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Biocontainers made of coconut coir, paper, peat, wood, or other natural fibers are considered sustainable alternatives to containers made of petroleum-based plastics, but growers’ acceptance and use of fiber containers have been limited by their comparatively high cost, low strength and durability, and poor water-use efficiency (WUE). We hypothesized that coating fiber containers with biopolymers would improve their strength, durability, and WUE during plant production. We compared the effectiveness of fiber containers of coir, paper, and wood that were either uncoated or coated with one of four biopolymers [polyamide (PA), polylactic acid (PLA), polyurethane (PU), or tung oil (TO)], peat-fiber containers that were uncoated, and injection-molded containers made of petroleum-based plastic. Ease of coating was assessed, along with the cost and strength of containers, their effectiveness during greenhouse production of ‘Honeycomb’ marigold (Tagetes patula), ‘Autumn Bell’ pepper (Capisicum annuum), ‘Madness Red’ petunia (Petunia ×hybrida), ‘St. John’s Fire’ salvia (Salvia splendens), and ‘Rutgers’ tomato (Solanum lycopersicum), and their WUE during production of salvia and tomato. Castor oil-based PU was the least expensive biopolymer coating and was easy to apply as a water-based dispersion. The other biopolymers required a hazardous and costly organic solvent (e.g., chloroform). Coatings of PA, PLA, and PU increased container strength and durability, and improved WUE during plant production. Coated paper-fiber containers resisted horizontal compression better than petroleum-plastic containers. Greenhouse-grown plants in containers coated with PA, PLA, or PU were larger and rated healthier and of better quality than plants grown in uncoated or TO-coated fiber containers. Plants grown in paper- and coir-fiber containers coated with PA, PLA, or PU were similar in health and size to plants grown in petroleum-plastic containers. Two coatings of PU on paper-fiber containers resulted in WUE similar to that of petroleum-plastic containers for both 4- to 5-inch and gallon sizes. Coating fiber containers with biopolymers slowed, but did not halt, their degradation in soil, indicating that decomposition in soil may be a suitable end-of-life option for biopolymer-coated fiber containers. Our results support the hypothesis that coating fiber containers with biopolymers can improve their effectiveness for crop production, while maintaining an improvement in sustainability over petroleum plastic. Paper-fiber containers coated with PU showed particular promise and were similar in material cost and performance to containers made of petroleum-based plastic.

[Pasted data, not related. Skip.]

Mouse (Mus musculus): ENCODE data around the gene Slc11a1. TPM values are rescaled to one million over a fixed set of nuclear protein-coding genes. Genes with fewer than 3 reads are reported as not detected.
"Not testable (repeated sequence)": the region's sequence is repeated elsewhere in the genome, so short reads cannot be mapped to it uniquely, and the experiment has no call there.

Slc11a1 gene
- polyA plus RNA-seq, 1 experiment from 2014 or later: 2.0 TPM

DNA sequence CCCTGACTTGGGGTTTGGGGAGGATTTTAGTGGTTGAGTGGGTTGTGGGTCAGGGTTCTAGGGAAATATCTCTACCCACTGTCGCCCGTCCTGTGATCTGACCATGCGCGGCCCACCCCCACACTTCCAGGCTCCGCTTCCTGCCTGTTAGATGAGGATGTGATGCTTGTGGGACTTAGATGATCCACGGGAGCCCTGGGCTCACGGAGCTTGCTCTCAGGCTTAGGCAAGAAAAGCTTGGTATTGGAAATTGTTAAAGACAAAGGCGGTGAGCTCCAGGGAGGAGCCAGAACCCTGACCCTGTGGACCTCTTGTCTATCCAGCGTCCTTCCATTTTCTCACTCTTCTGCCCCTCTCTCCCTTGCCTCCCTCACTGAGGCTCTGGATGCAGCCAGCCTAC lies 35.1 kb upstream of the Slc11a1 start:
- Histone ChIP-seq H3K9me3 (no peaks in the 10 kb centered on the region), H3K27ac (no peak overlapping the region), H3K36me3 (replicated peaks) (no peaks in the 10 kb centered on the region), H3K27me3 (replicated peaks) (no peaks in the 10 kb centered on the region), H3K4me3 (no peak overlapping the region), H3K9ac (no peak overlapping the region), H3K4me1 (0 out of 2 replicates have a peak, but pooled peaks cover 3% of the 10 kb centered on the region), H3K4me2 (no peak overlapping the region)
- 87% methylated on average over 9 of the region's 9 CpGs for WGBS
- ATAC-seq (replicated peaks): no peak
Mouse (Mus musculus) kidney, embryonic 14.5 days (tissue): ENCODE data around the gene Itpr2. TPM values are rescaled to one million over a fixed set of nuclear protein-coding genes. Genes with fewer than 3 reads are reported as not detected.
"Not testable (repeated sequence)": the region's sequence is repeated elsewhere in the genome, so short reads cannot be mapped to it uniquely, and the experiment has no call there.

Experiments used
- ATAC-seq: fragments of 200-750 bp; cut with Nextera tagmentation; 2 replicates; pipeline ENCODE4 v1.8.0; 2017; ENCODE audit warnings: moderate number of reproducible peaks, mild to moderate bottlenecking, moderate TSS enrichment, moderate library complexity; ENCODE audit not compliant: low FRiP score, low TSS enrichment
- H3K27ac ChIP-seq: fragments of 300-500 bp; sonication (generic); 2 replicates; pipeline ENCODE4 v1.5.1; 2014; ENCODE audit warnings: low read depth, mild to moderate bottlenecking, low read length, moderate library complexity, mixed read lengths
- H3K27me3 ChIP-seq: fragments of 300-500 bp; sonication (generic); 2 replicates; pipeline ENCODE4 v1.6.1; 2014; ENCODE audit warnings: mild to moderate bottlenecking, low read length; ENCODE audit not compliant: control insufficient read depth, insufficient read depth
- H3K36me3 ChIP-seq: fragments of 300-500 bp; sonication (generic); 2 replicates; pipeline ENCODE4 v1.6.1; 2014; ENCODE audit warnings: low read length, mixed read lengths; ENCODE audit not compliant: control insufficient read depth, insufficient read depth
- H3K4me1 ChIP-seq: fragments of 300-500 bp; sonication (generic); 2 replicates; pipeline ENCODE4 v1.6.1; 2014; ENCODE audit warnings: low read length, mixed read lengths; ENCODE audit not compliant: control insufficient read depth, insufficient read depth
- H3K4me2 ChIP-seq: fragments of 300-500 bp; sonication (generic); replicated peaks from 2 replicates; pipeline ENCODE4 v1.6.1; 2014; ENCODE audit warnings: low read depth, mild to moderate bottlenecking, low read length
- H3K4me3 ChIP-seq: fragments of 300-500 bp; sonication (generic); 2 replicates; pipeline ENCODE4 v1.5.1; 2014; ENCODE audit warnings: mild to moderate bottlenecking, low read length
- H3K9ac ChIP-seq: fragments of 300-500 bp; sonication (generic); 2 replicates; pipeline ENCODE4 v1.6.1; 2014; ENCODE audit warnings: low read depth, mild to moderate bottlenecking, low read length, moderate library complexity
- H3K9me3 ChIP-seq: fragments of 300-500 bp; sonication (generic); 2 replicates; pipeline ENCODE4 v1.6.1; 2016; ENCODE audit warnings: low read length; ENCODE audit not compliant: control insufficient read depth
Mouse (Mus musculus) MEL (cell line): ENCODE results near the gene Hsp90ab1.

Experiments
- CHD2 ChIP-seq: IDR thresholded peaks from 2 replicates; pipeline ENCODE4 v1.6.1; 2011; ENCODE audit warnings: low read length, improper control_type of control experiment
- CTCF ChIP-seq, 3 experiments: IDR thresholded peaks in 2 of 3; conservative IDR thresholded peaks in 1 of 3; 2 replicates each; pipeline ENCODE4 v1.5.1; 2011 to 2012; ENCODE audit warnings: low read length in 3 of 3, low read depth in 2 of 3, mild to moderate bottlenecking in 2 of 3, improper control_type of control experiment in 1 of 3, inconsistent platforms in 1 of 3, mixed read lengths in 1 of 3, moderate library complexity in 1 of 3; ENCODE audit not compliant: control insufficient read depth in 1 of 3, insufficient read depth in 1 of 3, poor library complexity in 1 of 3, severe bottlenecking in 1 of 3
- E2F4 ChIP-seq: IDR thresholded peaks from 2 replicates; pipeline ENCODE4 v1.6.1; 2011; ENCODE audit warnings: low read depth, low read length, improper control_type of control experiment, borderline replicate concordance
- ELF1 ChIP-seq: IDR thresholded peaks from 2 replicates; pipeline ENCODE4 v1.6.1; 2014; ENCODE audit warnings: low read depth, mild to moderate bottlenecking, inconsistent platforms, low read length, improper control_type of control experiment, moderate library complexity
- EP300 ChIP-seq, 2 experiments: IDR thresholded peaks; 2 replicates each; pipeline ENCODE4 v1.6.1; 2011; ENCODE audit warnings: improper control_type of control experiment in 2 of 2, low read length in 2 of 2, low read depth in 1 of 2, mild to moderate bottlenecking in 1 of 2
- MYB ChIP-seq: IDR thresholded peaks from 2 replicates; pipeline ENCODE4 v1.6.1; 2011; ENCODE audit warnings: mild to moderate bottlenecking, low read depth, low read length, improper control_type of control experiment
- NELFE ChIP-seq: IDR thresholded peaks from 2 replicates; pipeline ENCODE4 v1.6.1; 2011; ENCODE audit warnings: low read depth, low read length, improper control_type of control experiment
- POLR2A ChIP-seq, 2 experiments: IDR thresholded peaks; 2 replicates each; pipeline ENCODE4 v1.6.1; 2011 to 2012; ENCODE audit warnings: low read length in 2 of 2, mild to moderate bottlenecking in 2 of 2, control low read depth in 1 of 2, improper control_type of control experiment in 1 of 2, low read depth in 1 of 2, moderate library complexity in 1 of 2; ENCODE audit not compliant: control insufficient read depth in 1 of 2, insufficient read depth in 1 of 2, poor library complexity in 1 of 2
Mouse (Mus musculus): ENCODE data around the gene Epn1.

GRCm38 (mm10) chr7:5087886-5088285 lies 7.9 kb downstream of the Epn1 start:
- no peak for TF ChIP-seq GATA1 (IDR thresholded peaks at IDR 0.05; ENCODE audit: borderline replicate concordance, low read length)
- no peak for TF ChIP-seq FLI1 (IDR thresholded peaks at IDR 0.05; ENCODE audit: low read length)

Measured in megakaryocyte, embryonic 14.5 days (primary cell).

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The container-crops industry relies heavily on single-use plant containers made from petroleum-based plastics, most of which contribute to the solid waste stream in landfills. Plant containers made from biorenewable materials have potential to be more sustainable, but most commercially available biocontainers are either not durable enough for common production cycles or do not effectively biodegrade in soil after use. In 2012 and 2013, we evaluated 28 novel biocontainers (injection-molded prototypes) for their performance during plant production and their biodegradation in soil at two sites with dissimilar soil and climate in Iowa and Nevada, and we compared their performance to that of commercially available biocontainers. Prototype containers made of blends or composites of polylactic acid (PLA) or polyhydroxyalkanoates (PHA) performed well during crop production, and many showed an effective rate of biodegradation in soil. Their rates of biodegradation in Nevada were either similar or lower than they were in Iowa, but the highest rated containers were acceptable for use in both locations. Adding biobased fibers of distiller’s dried grains with solubles or corn stover to form composite materials improved biodegradation over that of the base polymers (PLA or PHA) and had little effect on container performance under greenhouse conditions. Many of the injection-molded prototypes performed as well as the petroleum control containers during crop production, yet biodegraded at similar or faster rates than commercially available fiber containers.